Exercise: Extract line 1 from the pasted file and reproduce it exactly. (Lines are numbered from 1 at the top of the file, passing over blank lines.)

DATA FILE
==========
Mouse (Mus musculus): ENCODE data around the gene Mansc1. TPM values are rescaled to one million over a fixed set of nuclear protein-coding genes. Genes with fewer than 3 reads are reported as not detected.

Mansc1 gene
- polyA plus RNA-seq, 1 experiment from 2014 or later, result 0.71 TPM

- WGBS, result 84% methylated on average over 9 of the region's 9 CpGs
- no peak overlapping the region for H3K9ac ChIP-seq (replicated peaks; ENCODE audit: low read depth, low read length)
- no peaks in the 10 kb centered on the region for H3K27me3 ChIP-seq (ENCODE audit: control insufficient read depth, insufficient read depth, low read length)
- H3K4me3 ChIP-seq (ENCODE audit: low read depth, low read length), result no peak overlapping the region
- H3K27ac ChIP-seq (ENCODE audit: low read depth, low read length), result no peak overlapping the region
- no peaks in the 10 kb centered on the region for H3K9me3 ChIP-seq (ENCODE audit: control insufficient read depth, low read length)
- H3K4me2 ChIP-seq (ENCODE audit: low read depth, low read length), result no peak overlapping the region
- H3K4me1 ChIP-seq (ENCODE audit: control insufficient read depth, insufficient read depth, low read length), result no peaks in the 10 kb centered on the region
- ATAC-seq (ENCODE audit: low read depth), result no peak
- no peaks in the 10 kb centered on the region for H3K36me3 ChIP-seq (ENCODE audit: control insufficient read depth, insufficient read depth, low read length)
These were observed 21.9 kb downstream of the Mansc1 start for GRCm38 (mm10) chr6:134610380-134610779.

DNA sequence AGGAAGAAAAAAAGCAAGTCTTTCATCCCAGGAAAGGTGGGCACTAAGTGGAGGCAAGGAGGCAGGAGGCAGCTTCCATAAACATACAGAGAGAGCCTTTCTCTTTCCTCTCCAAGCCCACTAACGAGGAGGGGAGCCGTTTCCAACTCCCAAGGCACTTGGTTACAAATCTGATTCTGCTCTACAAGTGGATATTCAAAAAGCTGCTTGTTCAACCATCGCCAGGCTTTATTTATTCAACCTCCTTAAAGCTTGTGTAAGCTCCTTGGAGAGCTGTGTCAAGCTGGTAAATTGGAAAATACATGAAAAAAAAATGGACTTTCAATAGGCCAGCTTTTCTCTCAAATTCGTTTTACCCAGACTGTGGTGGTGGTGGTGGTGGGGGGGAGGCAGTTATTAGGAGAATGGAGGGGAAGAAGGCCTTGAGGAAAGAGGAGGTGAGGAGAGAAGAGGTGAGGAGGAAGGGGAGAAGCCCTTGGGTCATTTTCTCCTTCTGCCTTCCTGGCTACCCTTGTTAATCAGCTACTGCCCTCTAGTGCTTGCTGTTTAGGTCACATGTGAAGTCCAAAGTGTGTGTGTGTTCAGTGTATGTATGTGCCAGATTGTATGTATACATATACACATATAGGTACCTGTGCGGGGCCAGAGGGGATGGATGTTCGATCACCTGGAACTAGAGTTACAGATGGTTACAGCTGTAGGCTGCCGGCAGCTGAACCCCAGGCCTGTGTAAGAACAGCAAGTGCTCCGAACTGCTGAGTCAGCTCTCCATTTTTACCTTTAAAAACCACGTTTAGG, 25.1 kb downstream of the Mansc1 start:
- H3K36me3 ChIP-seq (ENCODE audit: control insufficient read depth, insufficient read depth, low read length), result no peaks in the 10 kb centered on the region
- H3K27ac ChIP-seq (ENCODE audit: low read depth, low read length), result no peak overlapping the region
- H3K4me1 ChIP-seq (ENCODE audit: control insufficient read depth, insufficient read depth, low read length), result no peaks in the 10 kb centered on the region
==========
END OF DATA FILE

Mouse (Mus musculus): ENCODE data around the gene Mansc1. TPM values are rescaled to one million over a fixed set of nuclear protein-coding genes. Genes with fewer than 3 reads are reported as not detected.